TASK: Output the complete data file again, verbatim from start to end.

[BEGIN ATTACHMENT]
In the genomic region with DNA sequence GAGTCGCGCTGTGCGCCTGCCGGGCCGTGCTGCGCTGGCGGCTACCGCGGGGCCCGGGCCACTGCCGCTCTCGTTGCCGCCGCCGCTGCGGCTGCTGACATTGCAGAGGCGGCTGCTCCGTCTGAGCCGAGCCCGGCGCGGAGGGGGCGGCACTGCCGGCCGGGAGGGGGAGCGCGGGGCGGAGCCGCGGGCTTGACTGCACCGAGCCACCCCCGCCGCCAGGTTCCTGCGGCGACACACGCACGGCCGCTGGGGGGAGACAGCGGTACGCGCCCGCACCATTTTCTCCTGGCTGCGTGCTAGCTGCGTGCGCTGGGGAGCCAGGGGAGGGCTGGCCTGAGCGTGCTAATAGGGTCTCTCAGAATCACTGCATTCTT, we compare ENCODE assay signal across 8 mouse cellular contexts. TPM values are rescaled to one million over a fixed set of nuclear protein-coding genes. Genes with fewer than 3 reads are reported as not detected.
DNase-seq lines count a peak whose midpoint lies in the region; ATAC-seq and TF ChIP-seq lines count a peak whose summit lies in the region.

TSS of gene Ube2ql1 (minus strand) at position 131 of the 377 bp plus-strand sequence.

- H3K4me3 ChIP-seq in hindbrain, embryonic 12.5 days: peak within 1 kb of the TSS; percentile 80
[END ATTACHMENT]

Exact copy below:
In the genomic region with DNA sequence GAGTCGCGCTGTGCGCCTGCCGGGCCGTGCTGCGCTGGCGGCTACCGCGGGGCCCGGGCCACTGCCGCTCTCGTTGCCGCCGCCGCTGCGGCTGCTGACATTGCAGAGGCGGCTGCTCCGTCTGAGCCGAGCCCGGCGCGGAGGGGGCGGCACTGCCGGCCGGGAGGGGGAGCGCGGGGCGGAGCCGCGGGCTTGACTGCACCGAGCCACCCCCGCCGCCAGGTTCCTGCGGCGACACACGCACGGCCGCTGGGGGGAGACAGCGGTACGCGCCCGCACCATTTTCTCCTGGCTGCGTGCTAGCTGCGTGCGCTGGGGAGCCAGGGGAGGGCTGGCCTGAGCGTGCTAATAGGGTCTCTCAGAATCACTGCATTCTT, we compare ENCODE assay signal across 8 mouse cellular contexts. TPM values are rescaled to one million over a fixed set of nuclear protein-coding genes. Genes with fewer than 3 reads are reported as not detected.
DNase-seq lines count a peak whose midpoint lies in the region; ATAC-seq and TF ChIP-seq lines count a peak whose summit lies in the region.

TSS of gene Ube2ql1 (minus strand) at position 131 of the 377 bp plus-strand sequence.

- H3K4me3 ChIP-seq in hindbrain, embryonic 12.5 days: peak within 1 kb of the TSS; percentile 80